A recently tabled audit report from CAG of India on the government of Odisha reveals the performance of implementation of Forest Rights Act (FRA), 2006 during the period 2011-16 in the state. The rules for carrying out the provisions of FRA were notified in 2008 and were subsequently amended in 2012.
The performance audit sampled five districts—Deogarh, Koraput, Sundargarh, Malkangiri and Sambalpur –and pronounced a shocking finding that “even after eight years of implementation of FRA only 46 per cent of villages were fully covered in four out of five sampled districts”. More shocking was the observation that “not a single village was fully covered in Deogarh district”.
Status of coverage of villages under FRA in sampled districts
|Name of the sampled district||No. of Villages||FRC Constituted||Fully Covered||Percentage of Villages Fully Covered|
Source: CAG audit report on Govt of Odisha (General and Social Sector), Report 1 of 2017, page 84.
This audit exercise also brought to the fore a startling fact that “the Government had not conducted any survey to ascertain the number of forest dwellers for recognition of forest right for all eligible forest dwellers in the state”. The scheduled Tribes and Scheduled Caste Department, in its reply filed in November 2016 to this audit report, accepted non-conduct of beneficiary surveys and further stated that “the number of projected households for each districts was prepared based on a detailed assessment of forest fringe villages and ST households and were supplied to each Collector”.
When it comes to granting the claims, CAG audit scrutiny revealed that coverage was satisfactory in Malkangiri district (96 per cent of villages covered), while in Deogarh and Sundargarh only 34 per cent and 38 per cent villages were covered respectively. Audit also underlined that rejection rates were also very high in these two sampled districts (Deogarh and Sundargarh).
CAG auditors noticed 20,623 claims falling under ‘rejected’ category in the five sampled districts. While the Rule 12 A (10) stipulates that “all decisions of the SLDCs and DLCs that involve modification or rejection of a Gram Sabha resolution or recommendation of the SLDCs shall be accompanied by detailed reasons for such modifications or rejection”, the Audit found that only 13,398 rejected claims had recorded reasons. More shockingly, case records of rejected claims were not available in any of the sampled district except Deogarh. The statistical details on the rejected claims are as follows:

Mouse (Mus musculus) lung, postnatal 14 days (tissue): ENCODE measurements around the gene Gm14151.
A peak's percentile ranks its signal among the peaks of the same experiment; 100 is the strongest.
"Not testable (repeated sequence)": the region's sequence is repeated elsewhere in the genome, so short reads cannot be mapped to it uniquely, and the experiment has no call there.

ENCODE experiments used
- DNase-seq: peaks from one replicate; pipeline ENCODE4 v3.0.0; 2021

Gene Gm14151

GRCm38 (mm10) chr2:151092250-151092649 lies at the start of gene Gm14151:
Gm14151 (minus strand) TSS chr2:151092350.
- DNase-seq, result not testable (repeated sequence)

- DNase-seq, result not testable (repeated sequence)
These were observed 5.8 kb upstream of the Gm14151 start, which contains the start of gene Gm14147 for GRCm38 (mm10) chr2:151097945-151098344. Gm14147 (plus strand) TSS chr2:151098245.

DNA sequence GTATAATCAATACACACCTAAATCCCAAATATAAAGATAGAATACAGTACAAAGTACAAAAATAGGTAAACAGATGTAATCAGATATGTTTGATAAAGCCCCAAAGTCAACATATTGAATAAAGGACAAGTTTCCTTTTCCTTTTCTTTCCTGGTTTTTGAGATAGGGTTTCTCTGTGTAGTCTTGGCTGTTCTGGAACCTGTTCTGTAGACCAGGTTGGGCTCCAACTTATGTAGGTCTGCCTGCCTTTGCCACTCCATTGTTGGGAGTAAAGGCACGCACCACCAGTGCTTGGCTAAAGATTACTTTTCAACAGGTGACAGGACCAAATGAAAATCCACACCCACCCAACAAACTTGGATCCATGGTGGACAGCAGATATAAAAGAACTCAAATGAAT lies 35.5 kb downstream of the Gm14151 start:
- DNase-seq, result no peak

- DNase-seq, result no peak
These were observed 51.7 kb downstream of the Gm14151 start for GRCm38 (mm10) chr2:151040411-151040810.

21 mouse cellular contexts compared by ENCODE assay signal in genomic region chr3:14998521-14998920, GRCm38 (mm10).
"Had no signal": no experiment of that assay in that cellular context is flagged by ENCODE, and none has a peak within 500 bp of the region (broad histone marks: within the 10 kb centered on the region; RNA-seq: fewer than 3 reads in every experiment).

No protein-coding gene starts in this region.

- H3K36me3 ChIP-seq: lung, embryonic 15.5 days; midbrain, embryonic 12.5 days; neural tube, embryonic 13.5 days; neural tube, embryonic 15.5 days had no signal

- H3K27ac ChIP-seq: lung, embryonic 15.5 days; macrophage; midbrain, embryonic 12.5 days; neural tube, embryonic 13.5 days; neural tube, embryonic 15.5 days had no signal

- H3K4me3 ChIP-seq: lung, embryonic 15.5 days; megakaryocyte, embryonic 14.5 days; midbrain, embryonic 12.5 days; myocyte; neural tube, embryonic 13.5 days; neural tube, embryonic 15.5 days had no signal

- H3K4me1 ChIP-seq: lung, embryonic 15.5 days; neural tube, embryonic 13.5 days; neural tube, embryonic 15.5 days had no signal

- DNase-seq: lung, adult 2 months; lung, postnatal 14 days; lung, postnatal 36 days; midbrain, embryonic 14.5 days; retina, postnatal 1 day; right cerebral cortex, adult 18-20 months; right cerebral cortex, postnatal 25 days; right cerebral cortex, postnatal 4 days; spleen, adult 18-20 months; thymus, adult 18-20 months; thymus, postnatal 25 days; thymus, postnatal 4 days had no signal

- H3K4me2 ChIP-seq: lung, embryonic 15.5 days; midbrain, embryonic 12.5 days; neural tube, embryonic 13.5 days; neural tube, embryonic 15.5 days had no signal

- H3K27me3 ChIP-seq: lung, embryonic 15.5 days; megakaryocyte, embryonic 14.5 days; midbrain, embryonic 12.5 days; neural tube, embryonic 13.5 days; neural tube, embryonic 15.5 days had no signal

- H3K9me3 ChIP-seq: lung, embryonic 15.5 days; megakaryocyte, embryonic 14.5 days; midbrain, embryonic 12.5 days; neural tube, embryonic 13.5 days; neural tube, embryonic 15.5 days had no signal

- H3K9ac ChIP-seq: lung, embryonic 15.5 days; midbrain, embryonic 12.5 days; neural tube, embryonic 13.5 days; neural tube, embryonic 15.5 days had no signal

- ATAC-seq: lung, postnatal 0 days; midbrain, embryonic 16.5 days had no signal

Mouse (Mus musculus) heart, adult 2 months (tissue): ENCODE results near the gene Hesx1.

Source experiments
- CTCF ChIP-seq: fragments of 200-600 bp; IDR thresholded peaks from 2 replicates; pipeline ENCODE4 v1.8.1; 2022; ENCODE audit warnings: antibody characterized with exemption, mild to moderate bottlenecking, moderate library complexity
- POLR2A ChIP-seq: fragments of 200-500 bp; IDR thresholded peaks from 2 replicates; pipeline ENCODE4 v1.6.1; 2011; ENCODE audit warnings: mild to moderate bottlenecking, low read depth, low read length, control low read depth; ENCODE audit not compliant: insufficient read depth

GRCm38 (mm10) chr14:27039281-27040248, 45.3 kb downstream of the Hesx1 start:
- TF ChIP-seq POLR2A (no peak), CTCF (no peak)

Reasons for rejection of Forest Rights claims at SDLC level
|Districts||Number of Claims Rejected at SDLC level||Numbers of Rejected Claims for which|
|Reason for rejection is available||Individual details available||Case records available|
Source: CAG audit report on Govt of Odisha (General and Social Sector), Report 1 of 2017, page 87.
CAG audit also makes scathing criticism about the failure of District Level Committees (DLC) and Sub-Divisional Level Committees (SLDC) in creating awareness on FRA provisions amongst forest dwellers. During the audit exercise, in August 2016, representatives of SLDCs conducted interviews of 72 members of 23 Forest Rights Committees (FRC) from the five sampled districts. Following table shows details of these 72 interviews:
Responses of FRC members interviewed during audit to gauge awareness
|01||Not aware of FRA||26.39|
|02||Not aware about other members of FRC||11.11|
|03||Not aware of Individual Right||20.83|
|04||Not aware of Community Right||79.17|
|05||Not aware of Community Forest Resources||80.56|
|06||Not provided with translated copy of the Act and Rules in Odiya||43.06|
|07||Not aware about evidences required||19.44|
|08||Not aware about verification process||26.39|
|09||Stated that Sub-Divisional Level Committees didn’t provide forest and revenue maps.||87.50|
|10||States that Sub-Divisional Level Committees didn’t provide electoral rolls||86.11|
|11||Stated that SLDCs didn’t provide information to Gram Sabha about duties of holder of forest rights and others towards protection of wildlife, forest and biodiversity which need to be conserved and protected.||81.94|
|12||Not aware about the ownership, access to collect, use and dispose of minor forest produce/ conserve or manage any community forest resource||81.94|
Source: CAG audit report on Govt of Odisha (General and Social Sector), Report 1 of 2017, page 199.
CAG auditors were also shocked to observe “inter-district variation in application of eligibility criteria and norm for selection/ rejection”! This performance review flags off concern over the state of implementation of the Forest Rights Act, even after a decade of its promulgation. Organisations working on forest dwellers’ issues must take note of some very minute audit scrutiny and carry out the follow-up Social Audit exercise in these sampled districts, as well as other neighbouring districts.